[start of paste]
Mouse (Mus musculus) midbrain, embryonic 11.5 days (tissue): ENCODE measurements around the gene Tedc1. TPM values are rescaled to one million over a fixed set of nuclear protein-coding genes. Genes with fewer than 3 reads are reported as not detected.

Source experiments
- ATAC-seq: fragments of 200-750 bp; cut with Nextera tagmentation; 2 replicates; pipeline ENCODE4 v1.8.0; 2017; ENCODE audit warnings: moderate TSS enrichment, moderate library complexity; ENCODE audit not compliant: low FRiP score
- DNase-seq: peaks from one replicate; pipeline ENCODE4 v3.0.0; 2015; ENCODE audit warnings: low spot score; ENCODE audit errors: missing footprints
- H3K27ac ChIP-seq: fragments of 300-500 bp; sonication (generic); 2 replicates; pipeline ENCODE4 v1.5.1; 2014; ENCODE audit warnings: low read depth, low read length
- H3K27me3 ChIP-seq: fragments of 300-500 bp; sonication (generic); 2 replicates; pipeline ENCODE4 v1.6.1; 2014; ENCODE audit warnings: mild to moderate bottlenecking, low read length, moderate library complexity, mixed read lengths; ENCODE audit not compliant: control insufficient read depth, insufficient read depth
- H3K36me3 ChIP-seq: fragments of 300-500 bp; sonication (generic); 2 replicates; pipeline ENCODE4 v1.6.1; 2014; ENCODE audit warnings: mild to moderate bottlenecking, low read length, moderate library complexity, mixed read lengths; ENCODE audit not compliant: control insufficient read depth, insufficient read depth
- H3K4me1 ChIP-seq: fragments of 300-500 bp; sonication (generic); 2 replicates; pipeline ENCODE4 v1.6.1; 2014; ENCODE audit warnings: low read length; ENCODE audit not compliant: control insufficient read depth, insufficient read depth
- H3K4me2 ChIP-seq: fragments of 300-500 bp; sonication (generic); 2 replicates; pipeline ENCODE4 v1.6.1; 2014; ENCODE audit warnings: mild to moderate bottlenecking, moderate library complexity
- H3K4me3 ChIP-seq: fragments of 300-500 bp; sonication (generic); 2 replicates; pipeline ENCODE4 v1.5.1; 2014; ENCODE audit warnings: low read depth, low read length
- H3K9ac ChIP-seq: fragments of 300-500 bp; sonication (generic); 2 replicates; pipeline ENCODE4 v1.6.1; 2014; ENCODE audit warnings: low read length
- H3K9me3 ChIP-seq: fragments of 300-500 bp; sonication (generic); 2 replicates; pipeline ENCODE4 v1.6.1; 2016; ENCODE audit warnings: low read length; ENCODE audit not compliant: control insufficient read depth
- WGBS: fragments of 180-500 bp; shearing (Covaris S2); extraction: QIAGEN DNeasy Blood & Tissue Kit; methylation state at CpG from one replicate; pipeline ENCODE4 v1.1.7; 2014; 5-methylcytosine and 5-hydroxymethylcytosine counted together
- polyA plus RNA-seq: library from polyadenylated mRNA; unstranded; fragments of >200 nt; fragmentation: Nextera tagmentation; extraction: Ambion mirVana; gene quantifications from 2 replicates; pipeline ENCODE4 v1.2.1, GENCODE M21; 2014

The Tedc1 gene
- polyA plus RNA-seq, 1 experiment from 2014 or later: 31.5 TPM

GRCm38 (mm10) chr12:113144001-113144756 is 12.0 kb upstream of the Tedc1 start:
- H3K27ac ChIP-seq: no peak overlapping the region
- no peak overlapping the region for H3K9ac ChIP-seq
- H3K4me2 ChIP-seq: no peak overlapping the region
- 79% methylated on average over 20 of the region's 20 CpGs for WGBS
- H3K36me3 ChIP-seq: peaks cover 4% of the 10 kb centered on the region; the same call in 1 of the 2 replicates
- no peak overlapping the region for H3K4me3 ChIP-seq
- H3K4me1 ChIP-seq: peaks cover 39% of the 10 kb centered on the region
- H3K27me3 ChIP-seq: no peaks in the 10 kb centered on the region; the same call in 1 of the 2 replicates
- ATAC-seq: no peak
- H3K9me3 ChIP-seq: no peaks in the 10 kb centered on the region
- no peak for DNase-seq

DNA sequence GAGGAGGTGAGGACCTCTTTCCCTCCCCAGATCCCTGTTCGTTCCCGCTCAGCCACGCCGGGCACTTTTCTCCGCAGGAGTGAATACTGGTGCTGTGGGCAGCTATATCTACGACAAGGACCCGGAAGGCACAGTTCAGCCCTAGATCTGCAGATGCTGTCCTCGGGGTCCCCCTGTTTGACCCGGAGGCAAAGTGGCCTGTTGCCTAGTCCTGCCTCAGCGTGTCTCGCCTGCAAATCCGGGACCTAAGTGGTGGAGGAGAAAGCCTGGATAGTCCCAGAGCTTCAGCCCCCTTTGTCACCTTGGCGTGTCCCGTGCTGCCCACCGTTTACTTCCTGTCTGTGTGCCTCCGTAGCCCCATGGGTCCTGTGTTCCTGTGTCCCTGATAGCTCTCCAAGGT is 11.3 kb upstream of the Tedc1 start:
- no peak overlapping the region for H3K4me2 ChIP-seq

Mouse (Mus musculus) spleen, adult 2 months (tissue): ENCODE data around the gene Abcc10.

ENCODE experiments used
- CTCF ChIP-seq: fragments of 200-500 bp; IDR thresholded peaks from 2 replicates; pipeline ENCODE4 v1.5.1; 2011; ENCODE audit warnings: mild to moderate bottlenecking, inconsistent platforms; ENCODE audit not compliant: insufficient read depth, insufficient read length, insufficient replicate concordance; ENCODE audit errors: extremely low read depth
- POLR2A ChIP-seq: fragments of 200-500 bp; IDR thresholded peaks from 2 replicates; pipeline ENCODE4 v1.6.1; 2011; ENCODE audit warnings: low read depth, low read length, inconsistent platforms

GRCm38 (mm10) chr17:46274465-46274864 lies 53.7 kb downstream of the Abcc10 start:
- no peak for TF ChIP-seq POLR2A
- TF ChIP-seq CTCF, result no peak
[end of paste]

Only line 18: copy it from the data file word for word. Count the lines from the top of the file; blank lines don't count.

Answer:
- H3K27ac ChIP-seq: no peak overlapping the region